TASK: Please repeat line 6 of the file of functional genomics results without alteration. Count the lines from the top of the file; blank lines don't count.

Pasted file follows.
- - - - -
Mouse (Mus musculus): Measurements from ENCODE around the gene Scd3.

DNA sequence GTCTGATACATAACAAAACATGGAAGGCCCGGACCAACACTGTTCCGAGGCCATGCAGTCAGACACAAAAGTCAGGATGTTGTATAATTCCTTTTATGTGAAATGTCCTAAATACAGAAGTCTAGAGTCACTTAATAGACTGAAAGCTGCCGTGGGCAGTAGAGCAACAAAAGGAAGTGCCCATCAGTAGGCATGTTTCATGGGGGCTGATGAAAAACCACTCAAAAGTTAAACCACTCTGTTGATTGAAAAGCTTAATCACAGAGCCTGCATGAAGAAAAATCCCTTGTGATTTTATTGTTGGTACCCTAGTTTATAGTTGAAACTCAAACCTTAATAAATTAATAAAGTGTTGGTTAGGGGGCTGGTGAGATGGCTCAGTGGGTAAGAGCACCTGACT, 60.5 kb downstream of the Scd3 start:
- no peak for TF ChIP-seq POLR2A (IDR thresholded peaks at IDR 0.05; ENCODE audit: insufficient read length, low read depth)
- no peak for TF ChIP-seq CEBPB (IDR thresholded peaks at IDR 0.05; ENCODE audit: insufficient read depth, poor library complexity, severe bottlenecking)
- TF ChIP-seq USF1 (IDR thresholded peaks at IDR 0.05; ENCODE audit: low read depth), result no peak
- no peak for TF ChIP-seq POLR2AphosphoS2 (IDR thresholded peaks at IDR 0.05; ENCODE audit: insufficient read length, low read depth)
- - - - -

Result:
- no peak for TF ChIP-seq POLR2AphosphoS2 (IDR thresholded peaks at IDR 0.05; ENCODE audit: insufficient read length, low read depth)